NATURE VS. Unsure at Whom it’s Swinging….

By Ernest Kearney  — Karen Wilmer-West’s Nature vs., onstage at the Stephanie Feury Studio Theatre during Hollywood Fringe Festival, begins with a nicely farcical melding of a totalitarian dystrophic America fused to an upper class ladies book club where the discussion is focused on the latest best-selling “bodice ripper.”

The structure of the “new” society that has replaced the old Republic of Madison, Jefferson, Hamilton and all those other guys is stiflingly hierarchical in nature, such as is presently found in China. 

In this society everyone is assigned to one of nine “estates” based on tests conducted once every seven years.  These determine an individual’s rank and social standing.  It also assigns their designated fields of employment, stipulates what cities they are allowed to reside in, so as to be among “their own kind,” and designates whom they may take for their spouses, and whom they may not. 

The “1st Estate” are the political leaders and power brokers, the 3rd is reserved for the “designers,” and others are reserved for the like of sport figures or farmers or… well, you get the idea. 

The disruption in the dramatic Wilmer-West’s narrative arrives on stage with the appearance of an “Enforcer” (Delaney Milbourn) at the apartment of the book club hostess Betsy Love (playwright Wilmer-West.) 

There the Enforcer informs Love and the other members of the club (Tibby Ellis and Jean-Marie Jones) that one of the “1st Estate” divas, in fact the winner of “Queen of the 1st Estate” three years running (Annie Parker), has magnificently flummoxed her most recent test plunging her from the New Republic’s top tier down to the estate set aside for gardeners.

Now all of this holds great potential for satirical mockery and delightful high-jinks.  Alas none of that is achieved because the potential and promise of the piece is undercut by the failure to establish a foundation for the comedy and action of the premise to be built upon.

You can boil all comedy down to a subversion of order:

Four young Athenians flee their oppressive city and run right into magical denizens of Fairyland.

A shy Brit arrives in rural Georgia where the well beloved local preacher, and secret Grand Dragon of the KKK, assumes that this foreigner in their midst doesn’t understand English.

A successful New York drama critic is at the home of his sweet elderly aunt when his serial killer stepbrother shows up.

Comedy is all a matter of presenting a firm “Who-Where-Why” that is then rendered topsy-turvy by the introduction of “Huh-What-No-Way.” 

An audience needs to be presented with the grand decorum and highfalutin gravitas of the opera, or the Marx Brothers running amuck is meaningless.

Wilmer-West loses the opportunity of establishing the needed foundation by smothering her expository information under the catty bickering of the book club ladies and rather slapdash direction. 

There are some very amusing lines tossed about here – “A mother has no favorites,” one character declares in speaking of her children, “just a clear eye for winners.”  This gives one the sense that the playwright thought getting “laffs” right out of the starting gate was the most important aspect of a successful comedy.  She’s wrong.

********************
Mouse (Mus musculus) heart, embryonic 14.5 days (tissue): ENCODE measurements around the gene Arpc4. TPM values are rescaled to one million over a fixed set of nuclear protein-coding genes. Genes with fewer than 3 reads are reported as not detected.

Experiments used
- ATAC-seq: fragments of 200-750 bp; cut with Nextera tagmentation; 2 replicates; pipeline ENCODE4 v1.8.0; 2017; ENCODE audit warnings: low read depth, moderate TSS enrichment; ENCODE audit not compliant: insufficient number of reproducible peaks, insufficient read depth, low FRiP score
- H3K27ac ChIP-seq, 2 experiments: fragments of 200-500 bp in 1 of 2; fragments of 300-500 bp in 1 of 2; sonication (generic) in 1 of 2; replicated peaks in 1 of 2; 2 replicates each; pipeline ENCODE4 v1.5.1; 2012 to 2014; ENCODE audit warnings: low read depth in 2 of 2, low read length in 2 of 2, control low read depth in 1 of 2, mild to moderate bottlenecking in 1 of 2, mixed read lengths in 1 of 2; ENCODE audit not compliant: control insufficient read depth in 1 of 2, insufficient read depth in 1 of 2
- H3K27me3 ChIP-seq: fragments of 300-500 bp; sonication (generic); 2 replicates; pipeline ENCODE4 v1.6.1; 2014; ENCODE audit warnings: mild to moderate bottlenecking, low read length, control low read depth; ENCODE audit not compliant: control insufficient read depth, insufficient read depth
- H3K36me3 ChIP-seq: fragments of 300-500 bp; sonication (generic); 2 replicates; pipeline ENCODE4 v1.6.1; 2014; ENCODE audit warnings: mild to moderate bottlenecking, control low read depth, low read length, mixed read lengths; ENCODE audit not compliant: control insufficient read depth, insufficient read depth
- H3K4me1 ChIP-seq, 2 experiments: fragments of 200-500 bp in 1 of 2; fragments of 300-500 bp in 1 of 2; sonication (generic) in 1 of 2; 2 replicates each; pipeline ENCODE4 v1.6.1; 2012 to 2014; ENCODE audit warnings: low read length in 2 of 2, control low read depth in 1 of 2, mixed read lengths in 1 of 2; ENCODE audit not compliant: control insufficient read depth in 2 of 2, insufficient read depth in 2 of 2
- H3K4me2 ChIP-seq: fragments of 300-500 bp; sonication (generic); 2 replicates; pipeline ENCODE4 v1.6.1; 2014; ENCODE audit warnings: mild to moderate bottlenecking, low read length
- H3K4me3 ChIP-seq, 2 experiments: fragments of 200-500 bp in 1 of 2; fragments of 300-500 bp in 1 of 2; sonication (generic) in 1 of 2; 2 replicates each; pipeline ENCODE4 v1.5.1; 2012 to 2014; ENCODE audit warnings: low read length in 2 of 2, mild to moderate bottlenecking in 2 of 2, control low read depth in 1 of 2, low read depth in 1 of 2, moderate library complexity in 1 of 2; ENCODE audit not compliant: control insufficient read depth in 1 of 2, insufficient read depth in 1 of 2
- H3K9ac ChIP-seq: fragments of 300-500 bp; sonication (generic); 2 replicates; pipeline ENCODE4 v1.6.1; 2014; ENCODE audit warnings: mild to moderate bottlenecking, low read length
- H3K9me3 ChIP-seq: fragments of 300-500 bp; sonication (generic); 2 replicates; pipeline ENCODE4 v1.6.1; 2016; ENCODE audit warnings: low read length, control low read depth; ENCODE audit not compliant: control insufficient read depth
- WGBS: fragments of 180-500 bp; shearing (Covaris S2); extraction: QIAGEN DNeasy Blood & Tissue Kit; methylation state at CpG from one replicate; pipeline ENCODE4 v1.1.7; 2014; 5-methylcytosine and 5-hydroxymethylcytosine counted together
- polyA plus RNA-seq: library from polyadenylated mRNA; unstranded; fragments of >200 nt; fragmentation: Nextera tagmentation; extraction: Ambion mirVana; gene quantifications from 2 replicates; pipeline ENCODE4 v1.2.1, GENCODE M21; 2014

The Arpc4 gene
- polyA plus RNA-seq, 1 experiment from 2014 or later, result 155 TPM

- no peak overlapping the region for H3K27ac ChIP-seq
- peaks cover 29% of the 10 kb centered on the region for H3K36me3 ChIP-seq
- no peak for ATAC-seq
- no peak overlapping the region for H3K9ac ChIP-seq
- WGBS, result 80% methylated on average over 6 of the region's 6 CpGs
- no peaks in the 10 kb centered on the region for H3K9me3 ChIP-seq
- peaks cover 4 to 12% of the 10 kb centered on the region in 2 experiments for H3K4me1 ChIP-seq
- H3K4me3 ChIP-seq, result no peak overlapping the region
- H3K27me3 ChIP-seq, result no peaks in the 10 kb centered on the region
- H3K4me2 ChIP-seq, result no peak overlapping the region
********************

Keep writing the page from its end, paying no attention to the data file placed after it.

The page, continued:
Playwright and Co-Director Bradley Gosnell could do Nature Vs. a world of good with a bit of re-thinking as well as a little tightening up and some paring down of the first five minutes.

No medal awarded.


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Nature vs. is playing the Hollywood Fringe at


Asylum @ Stephanie Feury Studio Theatre 

(SFS Theatre mainstage)
5636 Melrose Ave


For Tickets, Dates and Additional Information Go To:

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An award-winning L.A. playwright and rabble-rouser of note who has hoisted glasses with Orson Welles, been arrested on three continents and once beat up Charlie Manson. His first play, "Among the Vipers" was a semi-finalist in the Julie Harris Playwriting Competition and was featured in the Carnegie-Mellon Showcase of New Plays. It was produced at the NPT Theater in Ashland, Oregon and Los Angeles’ celebrated Odyssey Ensemble Theatre. His following play, “The Little Boy Who Loved Monsters” was produced at The Hollywood Actors Theater, where he earned praise from the Los Angeles Times for his “…inordinately creative writing.” The play went on to numerous other productions including Berlin’s The Black Theatre under the direction of Rainer Fassbinder who wrote in his program notes of Kearney, “He is a skilled playwright, but more importantly he is a dangerous one.” Ernest Kearney has worked as literary manager or as dramaturge for among others The Hudson Theater Guild, Nova Diem and the Odyssey Ensemble Theatre, where he still serves on the play selection committee. He has been the recipient of two Dramalogue Awards and a finalist or semi-finalist, three times, in the Julie Harris Playwriting Competition. His work has been performed by Michael Dunn, Sandra Tsing Loh, Jack Colvin and Billy Bob Thornton, and to date, either as playwright or director, he has upwards of a hundred and thirty productions under his belt, including a few at the Bob Baker Marionette Theater as puppeteer. Kearney remains focused on his writing, as well as living happily ever after with his lovely wife Marlene. His stage reviews and social essays can be found at and Follow him on Facebook.

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